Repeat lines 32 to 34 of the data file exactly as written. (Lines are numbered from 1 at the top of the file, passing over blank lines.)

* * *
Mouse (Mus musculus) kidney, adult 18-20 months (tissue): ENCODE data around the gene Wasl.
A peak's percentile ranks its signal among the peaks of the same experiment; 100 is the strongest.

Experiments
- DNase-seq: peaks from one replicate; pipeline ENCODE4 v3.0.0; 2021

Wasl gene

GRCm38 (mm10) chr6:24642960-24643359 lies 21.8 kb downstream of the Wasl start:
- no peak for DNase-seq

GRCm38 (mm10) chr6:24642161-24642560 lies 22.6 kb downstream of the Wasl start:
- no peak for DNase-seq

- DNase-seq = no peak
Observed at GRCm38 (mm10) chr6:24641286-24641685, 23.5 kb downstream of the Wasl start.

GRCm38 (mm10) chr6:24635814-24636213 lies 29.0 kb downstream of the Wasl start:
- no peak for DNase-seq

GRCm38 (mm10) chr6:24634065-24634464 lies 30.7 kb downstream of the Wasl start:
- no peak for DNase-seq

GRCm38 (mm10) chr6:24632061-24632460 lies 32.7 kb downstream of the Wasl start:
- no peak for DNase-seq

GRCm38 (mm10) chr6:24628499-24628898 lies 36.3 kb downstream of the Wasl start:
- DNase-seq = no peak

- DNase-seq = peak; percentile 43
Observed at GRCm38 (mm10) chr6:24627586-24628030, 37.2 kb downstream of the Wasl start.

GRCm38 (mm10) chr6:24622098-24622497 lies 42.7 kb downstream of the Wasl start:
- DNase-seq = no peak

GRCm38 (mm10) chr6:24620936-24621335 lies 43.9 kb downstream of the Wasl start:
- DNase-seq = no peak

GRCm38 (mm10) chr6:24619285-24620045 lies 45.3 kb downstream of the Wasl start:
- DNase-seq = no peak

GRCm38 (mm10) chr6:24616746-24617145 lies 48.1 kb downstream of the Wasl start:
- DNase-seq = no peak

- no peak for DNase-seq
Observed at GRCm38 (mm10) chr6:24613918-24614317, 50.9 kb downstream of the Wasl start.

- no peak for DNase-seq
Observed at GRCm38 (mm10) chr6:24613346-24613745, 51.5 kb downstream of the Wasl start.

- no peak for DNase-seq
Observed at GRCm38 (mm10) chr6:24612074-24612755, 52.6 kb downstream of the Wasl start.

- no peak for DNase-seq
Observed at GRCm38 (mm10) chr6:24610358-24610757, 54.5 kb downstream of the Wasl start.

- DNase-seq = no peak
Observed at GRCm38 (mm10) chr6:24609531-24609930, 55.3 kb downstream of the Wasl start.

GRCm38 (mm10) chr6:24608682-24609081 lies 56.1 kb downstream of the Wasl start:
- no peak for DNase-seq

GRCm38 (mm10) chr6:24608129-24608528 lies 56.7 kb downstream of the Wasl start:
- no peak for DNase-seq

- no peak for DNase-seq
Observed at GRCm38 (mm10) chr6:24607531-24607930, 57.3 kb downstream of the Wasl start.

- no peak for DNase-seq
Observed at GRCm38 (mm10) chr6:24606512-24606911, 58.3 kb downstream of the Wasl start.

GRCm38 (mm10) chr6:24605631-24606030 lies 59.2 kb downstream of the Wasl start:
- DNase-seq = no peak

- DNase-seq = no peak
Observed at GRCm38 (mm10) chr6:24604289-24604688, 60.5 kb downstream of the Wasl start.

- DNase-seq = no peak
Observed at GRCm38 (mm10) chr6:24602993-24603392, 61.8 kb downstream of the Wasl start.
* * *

- no peak for DNase-seq
Observed at GRCm38 (mm10) chr6:24613346-24613745, 51.5 kb downstream of the Wasl start.

- no peak for DNase-seq